> weakness. It's not perfect. Under your plan, instead, the board would have
> to cope, directly, with 'starter' projects suffering from inevitable
> attrition -- or the Foundation would need to start many less projects, as
> only those who could attract very strongly committed foundation members
> could start.

The incubator doesn't deal with this effectively, either. To take one
example, Chukwa's "retirement" was a fiasco.

> there are many possible
> places to take the conversation if you start from the premise that no
> variation on the existing scheme is workable. I personally don't know how,
> organizationally, to reach that conclusion, especially insofar as the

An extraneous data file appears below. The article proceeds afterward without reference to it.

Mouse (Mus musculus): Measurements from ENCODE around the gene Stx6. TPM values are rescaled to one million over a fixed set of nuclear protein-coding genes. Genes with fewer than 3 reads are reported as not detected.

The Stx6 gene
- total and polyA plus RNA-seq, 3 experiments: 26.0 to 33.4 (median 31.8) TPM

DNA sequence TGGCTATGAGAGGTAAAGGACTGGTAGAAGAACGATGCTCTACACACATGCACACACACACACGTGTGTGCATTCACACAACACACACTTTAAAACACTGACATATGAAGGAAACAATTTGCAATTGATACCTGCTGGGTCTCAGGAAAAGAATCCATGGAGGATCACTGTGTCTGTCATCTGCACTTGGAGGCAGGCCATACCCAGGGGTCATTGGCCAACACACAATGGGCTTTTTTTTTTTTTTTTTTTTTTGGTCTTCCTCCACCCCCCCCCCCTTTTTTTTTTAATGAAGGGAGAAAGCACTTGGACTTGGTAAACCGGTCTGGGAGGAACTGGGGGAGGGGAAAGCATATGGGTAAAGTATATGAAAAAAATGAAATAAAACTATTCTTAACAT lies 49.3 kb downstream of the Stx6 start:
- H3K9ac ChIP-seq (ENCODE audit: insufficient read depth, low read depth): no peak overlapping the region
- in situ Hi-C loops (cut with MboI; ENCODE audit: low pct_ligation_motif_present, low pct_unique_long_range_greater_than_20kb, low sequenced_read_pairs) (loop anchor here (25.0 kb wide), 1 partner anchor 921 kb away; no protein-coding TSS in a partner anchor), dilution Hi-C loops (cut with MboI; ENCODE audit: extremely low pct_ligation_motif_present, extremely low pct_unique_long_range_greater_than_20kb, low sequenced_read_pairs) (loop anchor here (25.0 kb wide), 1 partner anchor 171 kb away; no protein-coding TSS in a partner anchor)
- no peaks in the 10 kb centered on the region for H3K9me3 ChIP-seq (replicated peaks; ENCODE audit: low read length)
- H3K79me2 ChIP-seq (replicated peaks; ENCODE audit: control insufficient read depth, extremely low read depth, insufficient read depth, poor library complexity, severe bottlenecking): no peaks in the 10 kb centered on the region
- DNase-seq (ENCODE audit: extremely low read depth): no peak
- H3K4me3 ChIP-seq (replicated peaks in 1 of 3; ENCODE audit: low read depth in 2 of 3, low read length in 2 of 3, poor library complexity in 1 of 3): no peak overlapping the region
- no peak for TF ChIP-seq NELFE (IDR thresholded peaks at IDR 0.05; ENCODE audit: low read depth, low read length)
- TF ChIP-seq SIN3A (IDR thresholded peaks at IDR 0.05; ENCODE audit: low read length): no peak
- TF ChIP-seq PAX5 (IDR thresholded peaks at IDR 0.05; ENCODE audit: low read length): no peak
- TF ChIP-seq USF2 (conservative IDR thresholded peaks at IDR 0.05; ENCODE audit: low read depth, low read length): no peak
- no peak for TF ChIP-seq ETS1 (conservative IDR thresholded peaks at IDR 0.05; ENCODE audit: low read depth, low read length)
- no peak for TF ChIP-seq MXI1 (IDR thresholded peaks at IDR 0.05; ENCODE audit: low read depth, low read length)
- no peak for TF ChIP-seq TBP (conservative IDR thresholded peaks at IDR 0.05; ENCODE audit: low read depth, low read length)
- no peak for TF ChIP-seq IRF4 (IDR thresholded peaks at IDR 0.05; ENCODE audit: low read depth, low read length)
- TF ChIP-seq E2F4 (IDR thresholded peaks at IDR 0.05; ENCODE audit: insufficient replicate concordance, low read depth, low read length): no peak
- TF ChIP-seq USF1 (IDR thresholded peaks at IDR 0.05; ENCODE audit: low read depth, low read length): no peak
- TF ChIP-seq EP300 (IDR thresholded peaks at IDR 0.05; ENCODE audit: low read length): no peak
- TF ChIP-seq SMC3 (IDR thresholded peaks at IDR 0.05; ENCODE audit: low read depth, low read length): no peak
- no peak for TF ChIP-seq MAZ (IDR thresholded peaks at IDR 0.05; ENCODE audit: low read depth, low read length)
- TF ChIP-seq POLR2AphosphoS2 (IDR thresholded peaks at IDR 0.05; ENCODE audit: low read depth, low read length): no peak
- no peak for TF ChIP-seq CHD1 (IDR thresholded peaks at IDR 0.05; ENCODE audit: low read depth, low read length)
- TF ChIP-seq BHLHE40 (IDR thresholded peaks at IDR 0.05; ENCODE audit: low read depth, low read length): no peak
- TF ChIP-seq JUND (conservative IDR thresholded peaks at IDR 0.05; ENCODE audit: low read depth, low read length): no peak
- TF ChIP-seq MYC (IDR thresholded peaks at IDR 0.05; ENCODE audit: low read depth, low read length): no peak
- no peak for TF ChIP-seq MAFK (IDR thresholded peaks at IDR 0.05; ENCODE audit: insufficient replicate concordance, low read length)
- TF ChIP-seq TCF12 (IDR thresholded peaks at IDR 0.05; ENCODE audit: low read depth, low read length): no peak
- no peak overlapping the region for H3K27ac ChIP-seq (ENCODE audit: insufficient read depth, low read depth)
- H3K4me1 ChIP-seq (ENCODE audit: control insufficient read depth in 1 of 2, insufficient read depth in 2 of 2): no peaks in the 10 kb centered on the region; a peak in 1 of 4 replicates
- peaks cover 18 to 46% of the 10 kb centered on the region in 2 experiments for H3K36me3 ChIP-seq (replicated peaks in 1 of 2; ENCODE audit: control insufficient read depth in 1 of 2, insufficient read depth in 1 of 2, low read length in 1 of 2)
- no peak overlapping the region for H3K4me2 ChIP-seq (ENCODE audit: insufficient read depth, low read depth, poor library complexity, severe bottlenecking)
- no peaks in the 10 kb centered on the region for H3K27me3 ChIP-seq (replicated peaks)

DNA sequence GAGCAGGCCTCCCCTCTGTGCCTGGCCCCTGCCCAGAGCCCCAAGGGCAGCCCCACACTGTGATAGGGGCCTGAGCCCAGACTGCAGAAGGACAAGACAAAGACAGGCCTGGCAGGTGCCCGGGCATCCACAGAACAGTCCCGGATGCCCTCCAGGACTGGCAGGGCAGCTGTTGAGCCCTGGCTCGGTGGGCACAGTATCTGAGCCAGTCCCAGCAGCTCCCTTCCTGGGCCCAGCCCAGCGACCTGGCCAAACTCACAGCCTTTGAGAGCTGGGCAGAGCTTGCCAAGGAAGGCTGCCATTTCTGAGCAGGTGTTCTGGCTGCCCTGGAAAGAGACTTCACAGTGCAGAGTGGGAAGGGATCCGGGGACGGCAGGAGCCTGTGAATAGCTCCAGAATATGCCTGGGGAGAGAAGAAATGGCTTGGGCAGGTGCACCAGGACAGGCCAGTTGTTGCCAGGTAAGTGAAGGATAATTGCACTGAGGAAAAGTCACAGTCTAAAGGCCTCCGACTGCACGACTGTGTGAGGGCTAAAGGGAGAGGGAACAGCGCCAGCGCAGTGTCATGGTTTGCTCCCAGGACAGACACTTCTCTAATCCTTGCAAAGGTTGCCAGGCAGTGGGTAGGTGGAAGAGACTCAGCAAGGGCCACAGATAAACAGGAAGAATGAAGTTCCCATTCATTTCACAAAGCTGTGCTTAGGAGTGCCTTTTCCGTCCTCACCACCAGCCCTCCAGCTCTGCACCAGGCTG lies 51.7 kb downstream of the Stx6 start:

> recent disfunction is not about supervision, it's _merely_ about sorting
> out who can be a member and thus a mentor.

The recent discussion is about the mentor role. The ongoing
dysfunction is about supervision, and the IPMC failing to discharge
its purpose efficiently. It exists to put its podlings through a
curriculum that transfers some cultural norms, makes podlings aware of
resources, and establishes clean licensing. Even if it succeeds well
enough not to be disbanded by the board, its inefficiency is worth
correcting. -C

> On Thu, Mar 28, 2013 at 6:38 PM, Dave Fisher <dave2wave@comcast.net> wrote:
>
>>
>> On Mar 28, 2013, at 9:19 AM, Mattmann, Chris A (388J) wrote:
>>
>> > Hey Ross,
>> >
>> >
>> >>>> I disagree. Chris' proposal removes the IPMC thus making the board
>> >> legally
>> >>>> responsible for everything that committee does today. Yes it replaces
>> >>> it
>> >>>> with an oversight body, but how does that scale?
>> >>>
>> >>> Please let me respectfully disagree with your interpretation of my
>> >>> Incubator
>> >>> deconstruction proposal [1]. In fact, it does not make the board
>> legally
>> >>> responsible